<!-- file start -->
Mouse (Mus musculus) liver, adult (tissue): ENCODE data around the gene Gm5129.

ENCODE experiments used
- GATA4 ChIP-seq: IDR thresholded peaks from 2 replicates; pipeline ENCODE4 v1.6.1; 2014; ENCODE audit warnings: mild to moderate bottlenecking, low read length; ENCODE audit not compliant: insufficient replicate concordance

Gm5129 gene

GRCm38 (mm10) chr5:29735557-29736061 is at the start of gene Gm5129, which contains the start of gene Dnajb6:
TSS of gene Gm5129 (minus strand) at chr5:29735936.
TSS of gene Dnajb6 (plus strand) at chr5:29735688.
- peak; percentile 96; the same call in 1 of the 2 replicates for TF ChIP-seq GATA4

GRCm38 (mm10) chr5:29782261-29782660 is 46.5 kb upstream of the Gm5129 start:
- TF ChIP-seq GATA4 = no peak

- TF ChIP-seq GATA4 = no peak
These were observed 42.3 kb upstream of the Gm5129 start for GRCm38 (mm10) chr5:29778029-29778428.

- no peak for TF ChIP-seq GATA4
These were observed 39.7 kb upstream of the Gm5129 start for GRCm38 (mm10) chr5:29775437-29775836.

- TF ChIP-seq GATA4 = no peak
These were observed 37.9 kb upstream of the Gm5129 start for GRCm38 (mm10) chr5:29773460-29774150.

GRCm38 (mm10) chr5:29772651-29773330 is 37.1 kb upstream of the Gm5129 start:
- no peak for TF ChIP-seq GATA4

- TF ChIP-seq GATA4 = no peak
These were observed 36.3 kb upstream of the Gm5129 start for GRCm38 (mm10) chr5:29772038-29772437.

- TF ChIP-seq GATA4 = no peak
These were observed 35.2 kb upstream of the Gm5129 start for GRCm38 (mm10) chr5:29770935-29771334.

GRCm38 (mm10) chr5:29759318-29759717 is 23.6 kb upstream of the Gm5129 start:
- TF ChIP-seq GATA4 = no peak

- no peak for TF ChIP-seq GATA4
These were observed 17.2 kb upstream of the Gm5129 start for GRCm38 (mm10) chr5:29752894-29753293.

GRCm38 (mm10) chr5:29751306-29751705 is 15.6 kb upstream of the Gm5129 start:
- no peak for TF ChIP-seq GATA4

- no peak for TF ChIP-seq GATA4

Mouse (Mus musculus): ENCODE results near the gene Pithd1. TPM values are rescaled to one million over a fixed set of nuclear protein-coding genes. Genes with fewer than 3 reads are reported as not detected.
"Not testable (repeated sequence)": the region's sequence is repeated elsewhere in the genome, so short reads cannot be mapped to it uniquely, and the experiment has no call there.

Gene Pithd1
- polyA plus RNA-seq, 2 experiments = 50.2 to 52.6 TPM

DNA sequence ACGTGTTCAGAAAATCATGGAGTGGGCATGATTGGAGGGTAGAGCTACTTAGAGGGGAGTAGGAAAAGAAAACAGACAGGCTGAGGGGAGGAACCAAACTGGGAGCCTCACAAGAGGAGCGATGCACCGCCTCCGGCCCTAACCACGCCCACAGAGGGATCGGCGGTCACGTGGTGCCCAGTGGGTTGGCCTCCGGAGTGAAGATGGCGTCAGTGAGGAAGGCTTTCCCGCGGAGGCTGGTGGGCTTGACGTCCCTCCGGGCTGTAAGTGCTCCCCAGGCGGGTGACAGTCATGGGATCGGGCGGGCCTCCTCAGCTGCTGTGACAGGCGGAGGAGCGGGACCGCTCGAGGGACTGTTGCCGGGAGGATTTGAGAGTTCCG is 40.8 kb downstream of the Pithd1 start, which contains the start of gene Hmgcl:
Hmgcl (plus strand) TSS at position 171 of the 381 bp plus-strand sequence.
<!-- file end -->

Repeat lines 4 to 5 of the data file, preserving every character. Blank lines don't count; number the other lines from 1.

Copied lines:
Gm5129 gene

GRCm38 (mm10) chr5:29735557-29736061 is at the start of gene Gm5129, which contains the start of gene Dnajb6: